“By not allowing the private economy to price risk appropriately, they’re going to keep zombie companies alive,” he said. “That will result in a less efficient economy and lower growth. Another thing that could happen is inflation could come out the other side if you have high structural unemployment and the government keeps spending.”

Another source of bullish sentiment is a willingness to ignore the severe downturn and look “across the valley,” as a newly popular phrase has it, evaluating investment prospects based on forecasts for a rosier post-pandemic environment.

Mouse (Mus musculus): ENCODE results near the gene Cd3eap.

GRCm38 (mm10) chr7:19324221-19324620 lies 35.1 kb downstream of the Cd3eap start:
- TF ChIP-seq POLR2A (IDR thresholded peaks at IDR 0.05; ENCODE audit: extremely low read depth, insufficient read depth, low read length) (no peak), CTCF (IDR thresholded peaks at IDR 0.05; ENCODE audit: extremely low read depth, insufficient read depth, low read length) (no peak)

The S&P 500 traded at the end of June at 24.4 times what analysts expect the companies in the index to earn this year, according to FactSet Research, compared with the average valuation of 18.8 times earnings over the last two decades. Using the forecast for 2021, which calls for a nearly 30 percent increase in earnings, the index traded at 19 times earnings.

That 2021 valuation would be barely more expensive than the two-decade average, but a forecast is just that. Earnings indeed may bounce back sharply from today’s levels, which have been depressed by the mandated shutdown of much of the economy, but there is no guarantee that they will.

Whatever valuations may be in the longish-term future, they sure look high now, and they never got all that low during the first-quarter sell-off.